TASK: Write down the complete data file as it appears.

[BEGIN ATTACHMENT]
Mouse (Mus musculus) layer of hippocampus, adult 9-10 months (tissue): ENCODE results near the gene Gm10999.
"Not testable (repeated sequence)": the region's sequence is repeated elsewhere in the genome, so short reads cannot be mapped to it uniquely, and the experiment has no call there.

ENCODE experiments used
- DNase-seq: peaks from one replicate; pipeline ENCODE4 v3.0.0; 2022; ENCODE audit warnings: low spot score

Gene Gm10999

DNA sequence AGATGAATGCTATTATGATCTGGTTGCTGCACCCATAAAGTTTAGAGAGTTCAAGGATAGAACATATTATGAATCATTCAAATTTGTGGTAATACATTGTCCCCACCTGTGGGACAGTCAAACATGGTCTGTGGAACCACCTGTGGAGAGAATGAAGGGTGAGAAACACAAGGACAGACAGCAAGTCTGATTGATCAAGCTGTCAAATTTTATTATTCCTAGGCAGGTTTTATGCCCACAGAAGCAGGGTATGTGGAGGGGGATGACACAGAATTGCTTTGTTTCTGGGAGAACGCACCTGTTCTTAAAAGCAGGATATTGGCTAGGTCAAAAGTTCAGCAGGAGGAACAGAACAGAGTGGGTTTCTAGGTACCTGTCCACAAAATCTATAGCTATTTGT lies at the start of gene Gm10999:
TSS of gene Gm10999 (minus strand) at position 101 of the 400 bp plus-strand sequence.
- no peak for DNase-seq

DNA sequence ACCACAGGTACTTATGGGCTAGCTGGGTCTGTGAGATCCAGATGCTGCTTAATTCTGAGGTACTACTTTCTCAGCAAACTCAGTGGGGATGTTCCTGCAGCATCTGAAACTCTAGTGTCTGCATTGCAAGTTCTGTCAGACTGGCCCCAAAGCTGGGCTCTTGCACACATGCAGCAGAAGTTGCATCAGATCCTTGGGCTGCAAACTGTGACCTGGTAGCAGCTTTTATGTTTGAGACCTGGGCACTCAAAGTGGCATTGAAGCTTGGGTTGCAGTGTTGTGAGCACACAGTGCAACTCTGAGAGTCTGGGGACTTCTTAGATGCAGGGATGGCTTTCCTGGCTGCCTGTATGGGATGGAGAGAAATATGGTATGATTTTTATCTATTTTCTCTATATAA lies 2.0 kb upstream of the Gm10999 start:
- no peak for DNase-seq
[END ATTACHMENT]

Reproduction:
Mouse (Mus musculus) layer of hippocampus, adult 9-10 months (tissue): ENCODE results near the gene Gm10999.
"Not testable (repeated sequence)": the region's sequence is repeated elsewhere in the genome, so short reads cannot be mapped to it uniquely, and the experiment has no call there.

ENCODE experiments used
- DNase-seq: peaks from one replicate; pipeline ENCODE4 v3.0.0; 2022; ENCODE audit warnings: low spot score

Gene Gm10999

DNA sequence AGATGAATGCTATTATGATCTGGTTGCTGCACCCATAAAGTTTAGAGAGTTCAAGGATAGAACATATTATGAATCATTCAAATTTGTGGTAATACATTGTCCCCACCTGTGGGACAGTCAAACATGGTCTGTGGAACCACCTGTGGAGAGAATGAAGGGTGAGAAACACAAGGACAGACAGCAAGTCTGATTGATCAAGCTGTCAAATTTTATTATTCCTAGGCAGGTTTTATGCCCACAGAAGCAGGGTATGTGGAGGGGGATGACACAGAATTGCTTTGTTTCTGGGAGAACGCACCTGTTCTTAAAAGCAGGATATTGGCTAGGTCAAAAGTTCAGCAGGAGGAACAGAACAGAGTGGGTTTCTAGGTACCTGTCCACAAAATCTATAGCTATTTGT lies at the start of gene Gm10999:
TSS of gene Gm10999 (minus strand) at position 101 of the 400 bp plus-strand sequence.
- no peak for DNase-seq

DNA sequence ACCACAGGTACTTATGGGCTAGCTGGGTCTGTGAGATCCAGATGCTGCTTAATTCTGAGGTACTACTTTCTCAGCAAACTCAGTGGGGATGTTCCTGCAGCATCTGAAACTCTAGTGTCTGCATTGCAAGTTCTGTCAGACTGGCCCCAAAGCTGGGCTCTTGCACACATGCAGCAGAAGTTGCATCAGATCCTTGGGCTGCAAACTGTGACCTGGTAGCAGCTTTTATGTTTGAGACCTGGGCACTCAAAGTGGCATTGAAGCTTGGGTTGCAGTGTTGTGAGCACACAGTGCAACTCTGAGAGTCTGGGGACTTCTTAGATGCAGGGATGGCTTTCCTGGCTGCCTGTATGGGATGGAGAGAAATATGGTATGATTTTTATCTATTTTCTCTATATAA lies 2.0 kb upstream of the Gm10999 start:
- no peak for DNase-seq